Allarity Therapeutics’ pipeline currently consists of five mid-to-late stage clinical candidates for cancer. The company is focused on the clinical development of three priority programs: Dovitinib, Stenoparib, and Ixempra®. In addition, Allarity is supporting the development of two additional clinical assets through business development activities. Each Allarity pipeline program is being co-developed with a drug specific DRP® companion diagnostic to select and treat patients most likely to benefit from treatment.
Allarity’s priority pipeline programs include:
- Dovitinib, a pan-tyrosine kinase inhibitor in development for renal cell carcinoma (RCC) as lead indication, and hepatic cell carcinoma, breast cancer, endometrial cancer and gastrointestinal stromal tumors as possible secondary indications.
- Stenoparib, a dual PARP and Tankyrase Inhibitor in Phase 2 development for ovarian cancer
- IXEMPRA® (Ixabepilone), a microtubulin inhibitor in Phase 2 development for the European market for metastatic breast cancer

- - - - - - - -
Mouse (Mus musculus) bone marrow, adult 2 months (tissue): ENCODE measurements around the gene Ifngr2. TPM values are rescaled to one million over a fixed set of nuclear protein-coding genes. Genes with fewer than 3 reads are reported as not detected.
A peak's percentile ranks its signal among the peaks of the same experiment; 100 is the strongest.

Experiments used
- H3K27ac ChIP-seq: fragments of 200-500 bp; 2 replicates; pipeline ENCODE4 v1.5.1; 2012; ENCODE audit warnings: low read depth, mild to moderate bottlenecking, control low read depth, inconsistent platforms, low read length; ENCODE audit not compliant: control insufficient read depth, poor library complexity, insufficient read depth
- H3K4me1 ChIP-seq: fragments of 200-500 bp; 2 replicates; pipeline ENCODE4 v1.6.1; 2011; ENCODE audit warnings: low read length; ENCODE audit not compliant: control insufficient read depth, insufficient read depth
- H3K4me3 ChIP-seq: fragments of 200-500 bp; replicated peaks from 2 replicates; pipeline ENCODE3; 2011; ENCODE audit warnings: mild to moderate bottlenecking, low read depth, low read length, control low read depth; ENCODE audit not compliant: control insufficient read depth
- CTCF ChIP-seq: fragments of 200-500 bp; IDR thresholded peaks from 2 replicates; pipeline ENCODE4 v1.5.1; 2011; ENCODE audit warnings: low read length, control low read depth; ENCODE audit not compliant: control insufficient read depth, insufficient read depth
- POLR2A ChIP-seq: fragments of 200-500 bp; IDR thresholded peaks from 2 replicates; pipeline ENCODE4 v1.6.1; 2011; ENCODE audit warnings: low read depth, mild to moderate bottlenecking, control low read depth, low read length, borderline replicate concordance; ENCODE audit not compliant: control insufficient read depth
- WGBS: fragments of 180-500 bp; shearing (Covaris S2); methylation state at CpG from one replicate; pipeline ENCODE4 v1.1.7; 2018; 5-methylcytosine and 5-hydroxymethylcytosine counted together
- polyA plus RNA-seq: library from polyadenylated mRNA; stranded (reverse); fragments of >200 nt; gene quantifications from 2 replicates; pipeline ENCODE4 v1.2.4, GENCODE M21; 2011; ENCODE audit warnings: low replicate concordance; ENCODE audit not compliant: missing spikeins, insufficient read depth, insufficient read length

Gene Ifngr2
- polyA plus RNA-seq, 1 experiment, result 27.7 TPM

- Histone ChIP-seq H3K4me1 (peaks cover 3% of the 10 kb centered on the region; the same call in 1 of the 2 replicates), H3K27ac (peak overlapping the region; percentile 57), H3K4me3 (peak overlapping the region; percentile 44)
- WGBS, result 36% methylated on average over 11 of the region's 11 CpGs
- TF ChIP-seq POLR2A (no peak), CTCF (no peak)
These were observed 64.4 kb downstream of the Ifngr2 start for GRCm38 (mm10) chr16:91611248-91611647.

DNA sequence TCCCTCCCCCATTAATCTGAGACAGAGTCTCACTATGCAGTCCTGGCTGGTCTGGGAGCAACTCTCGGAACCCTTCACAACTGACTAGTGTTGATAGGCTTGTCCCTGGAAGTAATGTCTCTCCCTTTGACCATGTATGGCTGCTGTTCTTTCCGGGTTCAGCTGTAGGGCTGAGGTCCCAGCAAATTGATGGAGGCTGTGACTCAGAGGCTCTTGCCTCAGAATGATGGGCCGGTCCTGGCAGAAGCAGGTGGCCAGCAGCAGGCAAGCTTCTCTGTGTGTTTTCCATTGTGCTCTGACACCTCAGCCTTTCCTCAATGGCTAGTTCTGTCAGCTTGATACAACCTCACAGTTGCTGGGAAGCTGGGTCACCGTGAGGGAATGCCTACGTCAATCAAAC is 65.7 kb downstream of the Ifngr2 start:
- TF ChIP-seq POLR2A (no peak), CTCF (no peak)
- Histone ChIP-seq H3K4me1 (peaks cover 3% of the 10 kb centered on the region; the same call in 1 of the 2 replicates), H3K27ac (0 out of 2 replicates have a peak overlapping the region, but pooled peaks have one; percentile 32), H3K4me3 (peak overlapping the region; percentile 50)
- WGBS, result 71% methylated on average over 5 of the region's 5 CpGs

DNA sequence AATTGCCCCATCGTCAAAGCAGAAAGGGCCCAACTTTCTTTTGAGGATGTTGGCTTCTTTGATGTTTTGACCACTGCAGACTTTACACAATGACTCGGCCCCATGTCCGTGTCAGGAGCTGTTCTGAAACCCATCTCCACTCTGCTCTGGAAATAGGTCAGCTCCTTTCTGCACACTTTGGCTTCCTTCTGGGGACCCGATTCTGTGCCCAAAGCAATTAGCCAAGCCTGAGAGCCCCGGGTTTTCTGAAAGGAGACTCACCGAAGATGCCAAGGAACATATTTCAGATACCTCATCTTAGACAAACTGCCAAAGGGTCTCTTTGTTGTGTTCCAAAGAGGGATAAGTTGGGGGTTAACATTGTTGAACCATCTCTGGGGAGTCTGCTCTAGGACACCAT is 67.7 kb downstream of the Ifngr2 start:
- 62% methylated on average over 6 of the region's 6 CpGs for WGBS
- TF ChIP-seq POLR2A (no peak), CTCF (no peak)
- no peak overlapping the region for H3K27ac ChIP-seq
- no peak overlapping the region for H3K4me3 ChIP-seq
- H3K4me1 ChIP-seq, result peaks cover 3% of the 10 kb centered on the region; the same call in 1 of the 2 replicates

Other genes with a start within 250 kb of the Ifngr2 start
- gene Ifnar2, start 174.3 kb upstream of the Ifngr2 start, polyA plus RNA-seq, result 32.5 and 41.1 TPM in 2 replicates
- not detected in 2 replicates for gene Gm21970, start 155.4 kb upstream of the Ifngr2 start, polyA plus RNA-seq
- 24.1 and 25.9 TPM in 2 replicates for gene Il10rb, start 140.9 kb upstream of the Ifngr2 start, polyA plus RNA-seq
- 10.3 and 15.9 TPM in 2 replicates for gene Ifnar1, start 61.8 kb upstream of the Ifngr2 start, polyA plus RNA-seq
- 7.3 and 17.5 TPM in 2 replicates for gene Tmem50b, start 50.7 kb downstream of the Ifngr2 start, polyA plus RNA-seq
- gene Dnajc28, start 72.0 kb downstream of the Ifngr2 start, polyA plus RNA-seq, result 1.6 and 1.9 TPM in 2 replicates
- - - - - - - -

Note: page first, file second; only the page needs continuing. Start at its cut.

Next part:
In addition, Allarity is supporting efforts to bring these other candidates through development:
- LiPlaCis®, a target controlled liposome formulation of one of the world’s most widely used chemotherapeutic agents, cisplatin. The specific LiPlaCis formulation allows delivery of LiPlaCis directly to the tumor site where is it needed. LiPlaCis had been out licensed to Chosa ApS. Chosa will advance the specific development of LiPlaCis® in late stage metastatic breast cancer as described in this Form 8-K.
- 2X-111 (Glutathione-enhanced, PEGylated Liposomal Doxorubicin), novel drug candidate is designed for the liposomal delivery of the anti-cancer drug doxorubicin directly to a tumor, with a glutathione coating added to exploit active endogenous transporters, allowing the drug to cross the blood-brain barrier. Allarity has out-licensed 2X-111 to Smerud Research International AS to progress late stage clinical development for the potential treatment of glioblastoma multiform (GBM) (primary brain cancer) and potentially brain metastases of breast cancer (mBC).